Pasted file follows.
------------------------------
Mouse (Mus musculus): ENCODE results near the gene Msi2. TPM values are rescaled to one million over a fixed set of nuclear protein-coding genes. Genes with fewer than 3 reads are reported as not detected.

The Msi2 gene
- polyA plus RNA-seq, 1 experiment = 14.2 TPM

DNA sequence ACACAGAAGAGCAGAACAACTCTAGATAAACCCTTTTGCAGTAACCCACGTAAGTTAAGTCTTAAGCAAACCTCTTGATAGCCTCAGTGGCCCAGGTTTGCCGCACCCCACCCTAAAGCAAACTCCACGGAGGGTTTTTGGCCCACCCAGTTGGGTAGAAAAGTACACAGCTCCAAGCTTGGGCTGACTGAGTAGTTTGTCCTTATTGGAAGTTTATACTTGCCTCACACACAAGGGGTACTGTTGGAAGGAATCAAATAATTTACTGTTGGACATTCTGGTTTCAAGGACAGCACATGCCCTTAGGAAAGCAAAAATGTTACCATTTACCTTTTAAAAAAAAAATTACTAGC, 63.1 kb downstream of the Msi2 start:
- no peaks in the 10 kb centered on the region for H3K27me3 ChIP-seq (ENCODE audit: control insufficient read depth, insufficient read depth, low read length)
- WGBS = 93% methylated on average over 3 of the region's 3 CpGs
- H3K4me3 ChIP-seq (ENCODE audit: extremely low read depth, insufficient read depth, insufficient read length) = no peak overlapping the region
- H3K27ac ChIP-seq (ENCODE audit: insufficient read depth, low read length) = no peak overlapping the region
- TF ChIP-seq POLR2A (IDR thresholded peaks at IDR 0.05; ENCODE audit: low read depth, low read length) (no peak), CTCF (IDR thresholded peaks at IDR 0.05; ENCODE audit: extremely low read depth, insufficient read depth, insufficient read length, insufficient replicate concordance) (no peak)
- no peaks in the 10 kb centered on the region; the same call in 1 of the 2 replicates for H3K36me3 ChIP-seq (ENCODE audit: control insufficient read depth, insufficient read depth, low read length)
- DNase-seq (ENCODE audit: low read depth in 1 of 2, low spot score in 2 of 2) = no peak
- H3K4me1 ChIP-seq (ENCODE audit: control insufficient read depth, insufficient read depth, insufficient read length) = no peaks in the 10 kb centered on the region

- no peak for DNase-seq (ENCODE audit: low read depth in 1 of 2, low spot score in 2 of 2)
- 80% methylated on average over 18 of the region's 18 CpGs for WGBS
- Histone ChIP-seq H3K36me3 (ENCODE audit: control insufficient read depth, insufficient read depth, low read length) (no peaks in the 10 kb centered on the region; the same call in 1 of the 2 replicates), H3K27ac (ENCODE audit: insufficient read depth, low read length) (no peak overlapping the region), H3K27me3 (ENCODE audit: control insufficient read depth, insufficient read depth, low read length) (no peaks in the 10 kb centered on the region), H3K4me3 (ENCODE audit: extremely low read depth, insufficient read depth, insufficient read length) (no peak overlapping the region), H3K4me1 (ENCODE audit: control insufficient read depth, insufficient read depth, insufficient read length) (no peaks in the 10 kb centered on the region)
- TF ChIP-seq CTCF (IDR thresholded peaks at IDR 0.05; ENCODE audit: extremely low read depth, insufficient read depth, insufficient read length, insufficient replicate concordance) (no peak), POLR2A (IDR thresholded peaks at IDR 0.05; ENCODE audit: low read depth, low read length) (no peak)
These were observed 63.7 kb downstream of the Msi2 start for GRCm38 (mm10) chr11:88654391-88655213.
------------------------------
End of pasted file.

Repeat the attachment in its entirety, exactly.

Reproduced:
Mouse (Mus musculus): ENCODE results near the gene Msi2. TPM values are rescaled to one million over a fixed set of nuclear protein-coding genes. Genes with fewer than 3 reads are reported as not detected.

The Msi2 gene
- polyA plus RNA-seq, 1 experiment = 14.2 TPM

DNA sequence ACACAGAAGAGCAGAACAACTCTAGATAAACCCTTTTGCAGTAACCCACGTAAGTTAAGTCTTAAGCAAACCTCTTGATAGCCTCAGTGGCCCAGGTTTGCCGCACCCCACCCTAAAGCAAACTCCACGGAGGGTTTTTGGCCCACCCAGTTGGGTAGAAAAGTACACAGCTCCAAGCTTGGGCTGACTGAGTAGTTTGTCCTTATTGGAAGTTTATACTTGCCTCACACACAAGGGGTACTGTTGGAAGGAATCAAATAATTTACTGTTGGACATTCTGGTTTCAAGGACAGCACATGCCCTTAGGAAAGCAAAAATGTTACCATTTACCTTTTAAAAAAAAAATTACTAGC, 63.1 kb downstream of the Msi2 start:
- no peaks in the 10 kb centered on the region for H3K27me3 ChIP-seq (ENCODE audit: control insufficient read depth, insufficient read depth, low read length)
- WGBS = 93% methylated on average over 3 of the region's 3 CpGs
- H3K4me3 ChIP-seq (ENCODE audit: extremely low read depth, insufficient read depth, insufficient read length) = no peak overlapping the region
- H3K27ac ChIP-seq (ENCODE audit: insufficient read depth, low read length) = no peak overlapping the region
- TF ChIP-seq POLR2A (IDR thresholded peaks at IDR 0.05; ENCODE audit: low read depth, low read length) (no peak), CTCF (IDR thresholded peaks at IDR 0.05; ENCODE audit: extremely low read depth, insufficient read depth, insufficient read length, insufficient replicate concordance) (no peak)
- no peaks in the 10 kb centered on the region; the same call in 1 of the 2 replicates for H3K36me3 ChIP-seq (ENCODE audit: control insufficient read depth, insufficient read depth, low read length)
- DNase-seq (ENCODE audit: low read depth in 1 of 2, low spot score in 2 of 2) = no peak
- H3K4me1 ChIP-seq (ENCODE audit: control insufficient read depth, insufficient read depth, insufficient read length) = no peaks in the 10 kb centered on the region

- no peak for DNase-seq (ENCODE audit: low read depth in 1 of 2, low spot score in 2 of 2)
- 80% methylated on average over 18 of the region's 18 CpGs for WGBS
- Histone ChIP-seq H3K36me3 (ENCODE audit: control insufficient read depth, insufficient read depth, low read length) (no peaks in the 10 kb centered on the region; the same call in 1 of the 2 replicates), H3K27ac (ENCODE audit: insufficient read depth, low read length) (no peak overlapping the region), H3K27me3 (ENCODE audit: control insufficient read depth, insufficient read depth, low read length) (no peaks in the 10 kb centered on the region), H3K4me3 (ENCODE audit: extremely low read depth, insufficient read depth, insufficient read length) (no peak overlapping the region), H3K4me1 (ENCODE audit: control insufficient read depth, insufficient read depth, insufficient read length) (no peaks in the 10 kb centered on the region)
- TF ChIP-seq CTCF (IDR thresholded peaks at IDR 0.05; ENCODE audit: extremely low read depth, insufficient read depth, insufficient read length, insufficient replicate concordance) (no peak), POLR2A (IDR thresholded peaks at IDR 0.05; ENCODE audit: low read depth, low read length) (no peak)
These were observed 63.7 kb downstream of the Msi2 start for GRCm38 (mm10) chr11:88654391-88655213.